Madariaga, Salvador de. The sacred giraffe, being the second volume of the posthumous works of Julio. London: Martin Hopkinson & Co., 1925
Need Writing Help?
Get feedback on grammar, clarity, concision and logic instantly.Check your paper »
- A developing country that continually shows growth will soon with time become a developed country, however, the situation could go both ways for El Salvador. On the western side of the hemisphere in Central America lies a country Southwest of Guatemala and Southeast of Honduras, namely El Salvador. Although El Salvador is a very small country in comparison to other members of Central America, it was not forgotten by the Conquistadors ultimately making El Salvador become one of Spain’s colonies. However, El Salvador finally achieved independence from Spain in 1821 and complete independence in 1839 after the failure of the Central American Federation (Factbook).... [tags: Gender, Feminism, El Salvador]
1228 words (3.5 pages)
- Salvador Dali is a master of the art of surrealism and perhaps the world’s greatest Spanish artist. He is well known for his extraordinary bizarre paintings, where he depicts dream worlds that is illogical and irrational. One of Dali’s famous work is The Persistence of Memory, this painting explored the ideas about dreams, fantasies and fears. Most of the Dali’s painting is about his experience and his interests. Sigmund Freud was a big influence to Dali, He was fascinated about his psychoanalysis theories, it inspired him to develop a technique called paranoiac critical method where creating a work of art, it uses an active process of the mind to visualize images in the work and combine the... [tags: Salvador Dalí, Surrealism, The Great Masturbator]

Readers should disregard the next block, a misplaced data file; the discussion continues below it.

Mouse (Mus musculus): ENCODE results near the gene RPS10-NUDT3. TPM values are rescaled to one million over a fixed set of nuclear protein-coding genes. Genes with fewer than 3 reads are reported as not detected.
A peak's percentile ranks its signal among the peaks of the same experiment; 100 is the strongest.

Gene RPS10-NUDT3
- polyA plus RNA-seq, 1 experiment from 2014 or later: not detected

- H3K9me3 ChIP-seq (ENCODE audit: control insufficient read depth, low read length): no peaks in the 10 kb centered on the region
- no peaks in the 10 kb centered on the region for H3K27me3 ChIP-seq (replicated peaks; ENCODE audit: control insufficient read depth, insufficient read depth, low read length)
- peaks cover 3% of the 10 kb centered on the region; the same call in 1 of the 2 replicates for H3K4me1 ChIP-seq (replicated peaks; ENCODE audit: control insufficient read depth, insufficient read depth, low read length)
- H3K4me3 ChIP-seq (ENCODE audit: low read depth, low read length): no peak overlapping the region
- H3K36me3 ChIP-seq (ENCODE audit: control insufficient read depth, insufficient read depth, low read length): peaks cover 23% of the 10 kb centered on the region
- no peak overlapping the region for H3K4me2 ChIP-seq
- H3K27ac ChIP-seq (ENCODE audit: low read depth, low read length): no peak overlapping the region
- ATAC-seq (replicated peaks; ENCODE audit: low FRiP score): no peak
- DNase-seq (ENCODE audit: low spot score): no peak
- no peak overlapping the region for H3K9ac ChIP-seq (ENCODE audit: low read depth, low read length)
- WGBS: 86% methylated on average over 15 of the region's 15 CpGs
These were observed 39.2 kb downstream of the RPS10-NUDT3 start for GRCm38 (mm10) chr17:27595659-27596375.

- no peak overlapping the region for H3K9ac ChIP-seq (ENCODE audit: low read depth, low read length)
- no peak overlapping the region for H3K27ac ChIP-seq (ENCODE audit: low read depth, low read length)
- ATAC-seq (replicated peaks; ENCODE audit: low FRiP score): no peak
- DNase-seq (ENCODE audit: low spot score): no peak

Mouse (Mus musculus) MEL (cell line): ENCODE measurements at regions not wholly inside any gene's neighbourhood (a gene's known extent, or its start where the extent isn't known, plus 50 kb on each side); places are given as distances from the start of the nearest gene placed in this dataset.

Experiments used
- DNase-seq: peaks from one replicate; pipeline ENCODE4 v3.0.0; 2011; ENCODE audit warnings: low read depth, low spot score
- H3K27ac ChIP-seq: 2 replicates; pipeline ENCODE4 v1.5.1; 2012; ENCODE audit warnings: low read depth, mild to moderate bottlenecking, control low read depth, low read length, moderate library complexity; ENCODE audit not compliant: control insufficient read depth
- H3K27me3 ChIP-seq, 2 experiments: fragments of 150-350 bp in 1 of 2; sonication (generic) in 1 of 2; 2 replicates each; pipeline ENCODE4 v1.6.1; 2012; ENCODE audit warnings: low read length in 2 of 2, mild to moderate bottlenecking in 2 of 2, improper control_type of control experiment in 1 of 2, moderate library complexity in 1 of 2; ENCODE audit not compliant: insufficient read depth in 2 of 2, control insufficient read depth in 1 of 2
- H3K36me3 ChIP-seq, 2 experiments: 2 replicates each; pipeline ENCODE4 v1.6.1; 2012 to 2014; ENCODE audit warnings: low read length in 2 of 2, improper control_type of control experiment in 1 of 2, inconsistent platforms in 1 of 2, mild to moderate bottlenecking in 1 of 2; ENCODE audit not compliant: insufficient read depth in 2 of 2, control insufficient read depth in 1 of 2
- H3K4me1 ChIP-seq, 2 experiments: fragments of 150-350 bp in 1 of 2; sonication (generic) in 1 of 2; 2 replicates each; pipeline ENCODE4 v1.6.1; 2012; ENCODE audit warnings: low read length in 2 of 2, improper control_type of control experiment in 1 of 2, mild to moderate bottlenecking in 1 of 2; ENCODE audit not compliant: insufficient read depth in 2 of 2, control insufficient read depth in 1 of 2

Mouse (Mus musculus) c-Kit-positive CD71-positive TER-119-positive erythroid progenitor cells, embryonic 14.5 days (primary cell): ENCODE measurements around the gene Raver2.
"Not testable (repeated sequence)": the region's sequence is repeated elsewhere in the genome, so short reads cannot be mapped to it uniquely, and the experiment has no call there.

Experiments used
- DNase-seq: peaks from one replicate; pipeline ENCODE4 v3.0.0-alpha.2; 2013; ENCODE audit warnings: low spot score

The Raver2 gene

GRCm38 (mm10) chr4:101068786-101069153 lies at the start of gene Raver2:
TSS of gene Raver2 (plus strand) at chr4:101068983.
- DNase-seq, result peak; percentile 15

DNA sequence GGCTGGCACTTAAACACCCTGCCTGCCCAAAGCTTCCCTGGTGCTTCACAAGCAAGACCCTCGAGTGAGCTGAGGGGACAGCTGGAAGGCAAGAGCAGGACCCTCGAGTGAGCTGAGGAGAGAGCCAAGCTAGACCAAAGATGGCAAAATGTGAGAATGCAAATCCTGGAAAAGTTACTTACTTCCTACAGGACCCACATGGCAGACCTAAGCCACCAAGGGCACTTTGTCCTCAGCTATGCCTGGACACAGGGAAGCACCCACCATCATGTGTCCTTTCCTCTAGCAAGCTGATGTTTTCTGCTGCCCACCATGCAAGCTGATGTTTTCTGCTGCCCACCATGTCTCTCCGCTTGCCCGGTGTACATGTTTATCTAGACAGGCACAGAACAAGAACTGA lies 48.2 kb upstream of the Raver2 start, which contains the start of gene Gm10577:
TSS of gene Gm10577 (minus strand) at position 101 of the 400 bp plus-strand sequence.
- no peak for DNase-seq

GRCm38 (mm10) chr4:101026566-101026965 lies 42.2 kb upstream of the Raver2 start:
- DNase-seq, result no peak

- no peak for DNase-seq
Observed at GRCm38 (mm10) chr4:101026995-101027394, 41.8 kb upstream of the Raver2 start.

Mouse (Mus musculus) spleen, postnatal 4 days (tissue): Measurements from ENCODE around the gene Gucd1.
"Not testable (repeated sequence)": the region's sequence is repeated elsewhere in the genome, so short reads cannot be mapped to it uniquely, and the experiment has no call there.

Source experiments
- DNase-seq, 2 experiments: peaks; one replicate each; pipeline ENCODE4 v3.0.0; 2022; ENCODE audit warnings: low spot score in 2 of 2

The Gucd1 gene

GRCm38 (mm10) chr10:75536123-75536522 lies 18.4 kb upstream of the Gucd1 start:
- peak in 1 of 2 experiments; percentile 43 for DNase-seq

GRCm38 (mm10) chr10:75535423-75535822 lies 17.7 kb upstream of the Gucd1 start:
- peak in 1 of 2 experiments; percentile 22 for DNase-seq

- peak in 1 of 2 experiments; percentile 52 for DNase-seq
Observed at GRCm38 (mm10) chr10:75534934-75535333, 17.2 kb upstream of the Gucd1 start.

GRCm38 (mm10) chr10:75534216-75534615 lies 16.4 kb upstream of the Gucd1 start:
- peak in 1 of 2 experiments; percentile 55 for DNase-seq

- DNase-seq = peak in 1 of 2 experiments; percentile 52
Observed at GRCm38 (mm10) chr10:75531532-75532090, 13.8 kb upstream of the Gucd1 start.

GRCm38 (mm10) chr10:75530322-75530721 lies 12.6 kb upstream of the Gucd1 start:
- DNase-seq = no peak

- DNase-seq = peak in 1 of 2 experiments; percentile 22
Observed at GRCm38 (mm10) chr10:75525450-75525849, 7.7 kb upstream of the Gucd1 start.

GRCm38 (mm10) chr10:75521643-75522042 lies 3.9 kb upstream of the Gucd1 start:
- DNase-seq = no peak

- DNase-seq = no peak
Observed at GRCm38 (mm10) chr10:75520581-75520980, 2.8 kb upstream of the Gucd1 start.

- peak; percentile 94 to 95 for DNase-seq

978 words (2.8 pages)
- Characteristics of an individual strongly depend on their behavior and actions they take in certain situations. Many people use logical reasons when pursing a goal or working towards an achievement. On the other hand, some individuals possess a strict passion towards something that provides them the drive to fight through any obstacles to reach their goal. The difference is what shapes these character’s behavior and decision-making abilities. The young boys in “The Giraffe”, by Mauro Senesi, and Prince Hamlet in Hamlet, by William Shakespeare, are characters that face the struggle between reason and passion thus shape their decision-making abilities and their behavior.... [tags: Logic, Characters in Hamlet, Gertrude, Hamlet]